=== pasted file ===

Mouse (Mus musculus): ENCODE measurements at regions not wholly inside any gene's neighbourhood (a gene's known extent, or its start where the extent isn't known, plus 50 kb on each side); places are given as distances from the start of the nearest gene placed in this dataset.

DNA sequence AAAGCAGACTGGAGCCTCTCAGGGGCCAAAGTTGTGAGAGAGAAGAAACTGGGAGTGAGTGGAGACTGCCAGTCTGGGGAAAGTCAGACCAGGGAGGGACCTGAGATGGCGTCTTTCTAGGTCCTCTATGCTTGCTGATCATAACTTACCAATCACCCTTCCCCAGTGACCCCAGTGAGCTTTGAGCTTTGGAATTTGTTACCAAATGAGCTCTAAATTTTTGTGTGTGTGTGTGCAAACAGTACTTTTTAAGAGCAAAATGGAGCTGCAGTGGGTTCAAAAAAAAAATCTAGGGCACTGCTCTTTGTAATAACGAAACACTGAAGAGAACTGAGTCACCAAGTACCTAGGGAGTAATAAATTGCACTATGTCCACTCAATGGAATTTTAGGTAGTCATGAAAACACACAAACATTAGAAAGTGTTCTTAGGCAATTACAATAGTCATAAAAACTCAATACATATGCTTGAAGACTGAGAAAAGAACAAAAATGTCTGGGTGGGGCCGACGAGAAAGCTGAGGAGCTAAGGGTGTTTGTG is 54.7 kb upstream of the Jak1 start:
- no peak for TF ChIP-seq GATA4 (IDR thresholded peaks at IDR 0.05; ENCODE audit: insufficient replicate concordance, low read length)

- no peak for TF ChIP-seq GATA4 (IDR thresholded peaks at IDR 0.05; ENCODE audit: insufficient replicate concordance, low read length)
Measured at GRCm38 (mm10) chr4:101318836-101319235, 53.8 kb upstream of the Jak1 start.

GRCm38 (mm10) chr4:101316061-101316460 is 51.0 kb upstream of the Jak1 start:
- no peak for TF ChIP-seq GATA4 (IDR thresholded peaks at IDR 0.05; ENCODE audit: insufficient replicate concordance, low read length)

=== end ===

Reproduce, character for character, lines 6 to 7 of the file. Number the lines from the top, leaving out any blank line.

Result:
GRCm38 (mm10) chr4:101316061-101316460 is 51.0 kb upstream of the Jak1 start:
- no peak for TF ChIP-seq GATA4 (IDR thresholded peaks at IDR 0.05; ENCODE audit: insufficient replicate concordance, low read length)